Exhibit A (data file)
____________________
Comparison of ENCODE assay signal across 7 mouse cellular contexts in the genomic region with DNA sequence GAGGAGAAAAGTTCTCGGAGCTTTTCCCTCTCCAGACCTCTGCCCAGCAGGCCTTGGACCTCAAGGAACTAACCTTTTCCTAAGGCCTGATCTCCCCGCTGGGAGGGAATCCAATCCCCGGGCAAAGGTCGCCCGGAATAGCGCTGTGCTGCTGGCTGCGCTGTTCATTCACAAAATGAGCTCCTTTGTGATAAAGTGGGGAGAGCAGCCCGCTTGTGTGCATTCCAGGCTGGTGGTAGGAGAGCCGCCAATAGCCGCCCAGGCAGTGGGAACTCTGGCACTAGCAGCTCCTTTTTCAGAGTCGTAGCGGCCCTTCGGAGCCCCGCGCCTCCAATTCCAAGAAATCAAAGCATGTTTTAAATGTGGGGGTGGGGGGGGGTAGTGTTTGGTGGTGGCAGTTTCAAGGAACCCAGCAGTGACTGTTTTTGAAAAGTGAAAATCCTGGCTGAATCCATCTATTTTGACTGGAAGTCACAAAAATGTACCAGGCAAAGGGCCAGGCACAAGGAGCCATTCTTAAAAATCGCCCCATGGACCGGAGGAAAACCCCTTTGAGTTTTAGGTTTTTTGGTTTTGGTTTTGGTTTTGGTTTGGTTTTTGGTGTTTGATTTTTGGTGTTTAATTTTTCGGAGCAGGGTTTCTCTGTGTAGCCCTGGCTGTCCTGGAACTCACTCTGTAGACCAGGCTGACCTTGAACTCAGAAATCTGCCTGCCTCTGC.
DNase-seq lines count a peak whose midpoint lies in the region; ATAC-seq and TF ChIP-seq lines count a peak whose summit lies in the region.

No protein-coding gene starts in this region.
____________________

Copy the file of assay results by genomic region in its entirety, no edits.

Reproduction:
Comparison of ENCODE assay signal across 7 mouse cellular contexts in the genomic region with DNA sequence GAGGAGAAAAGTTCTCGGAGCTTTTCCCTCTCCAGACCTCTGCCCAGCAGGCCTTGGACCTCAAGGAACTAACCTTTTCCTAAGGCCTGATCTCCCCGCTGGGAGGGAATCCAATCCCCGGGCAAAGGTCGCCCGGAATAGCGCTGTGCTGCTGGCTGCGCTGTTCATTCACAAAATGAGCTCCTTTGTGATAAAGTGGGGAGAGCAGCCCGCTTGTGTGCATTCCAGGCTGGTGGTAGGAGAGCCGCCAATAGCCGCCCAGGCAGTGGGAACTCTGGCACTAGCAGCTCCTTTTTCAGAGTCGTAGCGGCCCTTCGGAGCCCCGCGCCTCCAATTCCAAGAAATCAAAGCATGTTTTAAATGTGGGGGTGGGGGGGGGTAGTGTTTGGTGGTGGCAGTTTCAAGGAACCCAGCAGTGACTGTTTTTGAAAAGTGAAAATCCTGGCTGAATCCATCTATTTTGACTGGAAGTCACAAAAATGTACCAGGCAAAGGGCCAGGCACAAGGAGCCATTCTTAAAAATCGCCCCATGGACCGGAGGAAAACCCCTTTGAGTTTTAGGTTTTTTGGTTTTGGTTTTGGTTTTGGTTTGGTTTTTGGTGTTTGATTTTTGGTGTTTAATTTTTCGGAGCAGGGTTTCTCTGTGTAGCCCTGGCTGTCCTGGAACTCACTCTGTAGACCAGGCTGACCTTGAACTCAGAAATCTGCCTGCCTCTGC.
DNase-seq lines count a peak whose midpoint lies in the region; ATAC-seq and TF ChIP-seq lines count a peak whose summit lies in the region.

No protein-coding gene starts in this region.